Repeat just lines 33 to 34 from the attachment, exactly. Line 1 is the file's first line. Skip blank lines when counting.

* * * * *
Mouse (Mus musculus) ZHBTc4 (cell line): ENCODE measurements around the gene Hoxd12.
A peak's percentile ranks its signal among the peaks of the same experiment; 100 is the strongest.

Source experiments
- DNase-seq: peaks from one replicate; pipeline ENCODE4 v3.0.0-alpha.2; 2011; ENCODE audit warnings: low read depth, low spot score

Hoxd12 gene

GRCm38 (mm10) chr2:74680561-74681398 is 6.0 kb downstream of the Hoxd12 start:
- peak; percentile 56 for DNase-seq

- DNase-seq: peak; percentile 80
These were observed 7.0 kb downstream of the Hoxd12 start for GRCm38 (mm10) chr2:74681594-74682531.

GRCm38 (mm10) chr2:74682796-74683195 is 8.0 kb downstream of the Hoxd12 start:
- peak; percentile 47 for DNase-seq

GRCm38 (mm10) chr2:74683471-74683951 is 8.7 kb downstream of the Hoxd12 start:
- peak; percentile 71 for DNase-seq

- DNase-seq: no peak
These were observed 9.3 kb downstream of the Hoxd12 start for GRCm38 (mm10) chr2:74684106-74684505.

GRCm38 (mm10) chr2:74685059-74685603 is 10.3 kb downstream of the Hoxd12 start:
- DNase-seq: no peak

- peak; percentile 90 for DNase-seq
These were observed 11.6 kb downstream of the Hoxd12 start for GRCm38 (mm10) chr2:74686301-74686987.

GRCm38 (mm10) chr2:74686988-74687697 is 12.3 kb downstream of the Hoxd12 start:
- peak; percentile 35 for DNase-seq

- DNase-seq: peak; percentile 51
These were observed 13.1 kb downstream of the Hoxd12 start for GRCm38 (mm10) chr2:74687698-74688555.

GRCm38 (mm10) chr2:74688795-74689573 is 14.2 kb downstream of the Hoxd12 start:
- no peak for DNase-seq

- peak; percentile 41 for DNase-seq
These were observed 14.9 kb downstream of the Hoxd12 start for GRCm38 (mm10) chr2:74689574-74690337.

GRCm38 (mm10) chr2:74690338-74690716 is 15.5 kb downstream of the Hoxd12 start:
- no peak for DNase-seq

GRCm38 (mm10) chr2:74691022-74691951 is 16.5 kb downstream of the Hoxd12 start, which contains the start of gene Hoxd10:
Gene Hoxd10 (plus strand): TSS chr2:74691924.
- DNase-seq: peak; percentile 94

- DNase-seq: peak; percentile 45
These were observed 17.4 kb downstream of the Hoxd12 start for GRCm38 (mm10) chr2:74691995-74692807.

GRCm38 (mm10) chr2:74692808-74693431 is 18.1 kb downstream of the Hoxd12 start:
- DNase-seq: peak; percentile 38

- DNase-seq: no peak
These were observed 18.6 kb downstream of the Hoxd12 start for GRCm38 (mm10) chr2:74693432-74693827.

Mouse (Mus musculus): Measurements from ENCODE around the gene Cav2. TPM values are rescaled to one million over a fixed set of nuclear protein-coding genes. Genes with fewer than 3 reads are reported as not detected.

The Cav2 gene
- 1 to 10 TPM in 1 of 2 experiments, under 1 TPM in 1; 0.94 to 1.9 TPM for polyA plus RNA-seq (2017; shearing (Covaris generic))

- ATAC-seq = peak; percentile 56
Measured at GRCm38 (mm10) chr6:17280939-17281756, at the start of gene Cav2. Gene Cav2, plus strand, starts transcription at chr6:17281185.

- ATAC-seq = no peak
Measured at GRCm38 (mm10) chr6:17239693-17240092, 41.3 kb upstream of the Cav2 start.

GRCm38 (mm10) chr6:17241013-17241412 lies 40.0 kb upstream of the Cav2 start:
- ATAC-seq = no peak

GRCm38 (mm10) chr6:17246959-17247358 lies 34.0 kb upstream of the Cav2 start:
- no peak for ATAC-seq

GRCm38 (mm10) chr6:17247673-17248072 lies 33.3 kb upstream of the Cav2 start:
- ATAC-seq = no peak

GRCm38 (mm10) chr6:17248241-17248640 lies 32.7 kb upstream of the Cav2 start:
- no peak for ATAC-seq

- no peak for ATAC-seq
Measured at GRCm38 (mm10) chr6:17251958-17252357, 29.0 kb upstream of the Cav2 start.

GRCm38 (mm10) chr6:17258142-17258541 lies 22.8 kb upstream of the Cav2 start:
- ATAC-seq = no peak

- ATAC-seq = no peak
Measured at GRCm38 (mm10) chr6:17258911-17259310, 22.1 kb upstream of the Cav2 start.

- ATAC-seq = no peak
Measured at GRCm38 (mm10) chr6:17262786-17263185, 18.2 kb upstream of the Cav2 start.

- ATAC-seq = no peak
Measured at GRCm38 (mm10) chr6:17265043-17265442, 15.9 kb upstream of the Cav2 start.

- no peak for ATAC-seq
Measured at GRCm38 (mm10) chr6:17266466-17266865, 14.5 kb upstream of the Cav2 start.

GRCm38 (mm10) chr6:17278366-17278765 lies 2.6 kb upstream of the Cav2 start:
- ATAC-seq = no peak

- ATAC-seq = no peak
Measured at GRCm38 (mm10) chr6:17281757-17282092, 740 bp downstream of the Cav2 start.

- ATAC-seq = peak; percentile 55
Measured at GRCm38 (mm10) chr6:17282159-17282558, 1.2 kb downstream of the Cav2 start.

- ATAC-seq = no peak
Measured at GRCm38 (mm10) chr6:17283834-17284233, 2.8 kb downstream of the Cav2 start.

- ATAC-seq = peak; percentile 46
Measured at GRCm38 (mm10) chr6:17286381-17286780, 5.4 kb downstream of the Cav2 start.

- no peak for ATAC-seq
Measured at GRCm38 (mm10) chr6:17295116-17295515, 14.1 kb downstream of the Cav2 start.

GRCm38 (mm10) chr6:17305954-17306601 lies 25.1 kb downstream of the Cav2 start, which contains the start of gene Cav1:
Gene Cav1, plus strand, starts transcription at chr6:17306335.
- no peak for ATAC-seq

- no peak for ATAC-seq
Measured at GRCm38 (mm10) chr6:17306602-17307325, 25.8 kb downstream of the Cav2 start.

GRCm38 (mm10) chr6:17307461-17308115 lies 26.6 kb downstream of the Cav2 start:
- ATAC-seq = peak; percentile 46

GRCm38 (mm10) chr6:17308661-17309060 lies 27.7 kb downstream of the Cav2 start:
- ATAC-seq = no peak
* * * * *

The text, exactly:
- DNase-seq: peak; percentile 45
These were observed 17.4 kb downstream of the Hoxd12 start for GRCm38 (mm10) chr2:74691995-74692807.